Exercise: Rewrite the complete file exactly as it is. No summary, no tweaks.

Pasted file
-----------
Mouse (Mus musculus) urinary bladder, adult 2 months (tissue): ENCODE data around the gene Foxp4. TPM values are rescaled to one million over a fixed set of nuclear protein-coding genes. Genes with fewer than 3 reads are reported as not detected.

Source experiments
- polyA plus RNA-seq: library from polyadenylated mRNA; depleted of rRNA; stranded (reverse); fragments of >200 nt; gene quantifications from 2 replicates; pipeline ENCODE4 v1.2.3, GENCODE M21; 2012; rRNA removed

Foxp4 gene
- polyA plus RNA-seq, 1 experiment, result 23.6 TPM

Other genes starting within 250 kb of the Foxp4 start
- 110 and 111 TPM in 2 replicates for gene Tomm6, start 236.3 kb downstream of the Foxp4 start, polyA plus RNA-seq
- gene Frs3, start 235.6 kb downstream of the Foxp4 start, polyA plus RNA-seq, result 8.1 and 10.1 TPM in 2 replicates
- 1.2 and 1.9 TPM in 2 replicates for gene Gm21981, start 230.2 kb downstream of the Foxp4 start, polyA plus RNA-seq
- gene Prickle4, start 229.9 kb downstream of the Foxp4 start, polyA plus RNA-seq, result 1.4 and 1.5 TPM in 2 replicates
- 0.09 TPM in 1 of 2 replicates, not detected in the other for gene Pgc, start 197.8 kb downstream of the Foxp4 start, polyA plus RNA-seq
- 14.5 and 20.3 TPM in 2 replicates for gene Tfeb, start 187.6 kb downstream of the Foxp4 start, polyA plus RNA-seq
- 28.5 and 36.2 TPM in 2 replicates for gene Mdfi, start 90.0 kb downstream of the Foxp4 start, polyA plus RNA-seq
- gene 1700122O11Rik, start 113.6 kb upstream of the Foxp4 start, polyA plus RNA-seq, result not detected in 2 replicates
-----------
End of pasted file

Mouse (Mus musculus) urinary bladder, adult 2 months (tissue): ENCODE data around the gene Foxp4. TPM values are rescaled to one million over a fixed set of nuclear protein-coding genes. Genes with fewer than 3 reads are reported as not detected.

Source experiments
- polyA plus RNA-seq: library from polyadenylated mRNA; depleted of rRNA; stranded (reverse); fragments of >200 nt; gene quantifications from 2 replicates; pipeline ENCODE4 v1.2.3, GENCODE M21; 2012; rRNA removed

Foxp4 gene
- polyA plus RNA-seq, 1 experiment, result 23.6 TPM

Other genes starting within 250 kb of the Foxp4 start
- 110 and 111 TPM in 2 replicates for gene Tomm6, start 236.3 kb downstream of the Foxp4 start, polyA plus RNA-seq
- gene Frs3, start 235.6 kb downstream of the Foxp4 start, polyA plus RNA-seq, result 8.1 and 10.1 TPM in 2 replicates
- 1.2 and 1.9 TPM in 2 replicates for gene Gm21981, start 230.2 kb downstream of the Foxp4 start, polyA plus RNA-seq
- gene Prickle4, start 229.9 kb downstream of the Foxp4 start, polyA plus RNA-seq, result 1.4 and 1.5 TPM in 2 replicates
- 0.09 TPM in 1 of 2 replicates, not detected in the other for gene Pgc, start 197.8 kb downstream of the Foxp4 start, polyA plus RNA-seq
- 14.5 and 20.3 TPM in 2 replicates for gene Tfeb, start 187.6 kb downstream of the Foxp4 start, polyA plus RNA-seq
- 28.5 and 36.2 TPM in 2 replicates for gene Mdfi, start 90.0 kb downstream of the Foxp4 start, polyA plus RNA-seq
- gene 1700122O11Rik, start 113.6 kb upstream of the Foxp4 start, polyA plus RNA-seq, result not detected in 2 replicates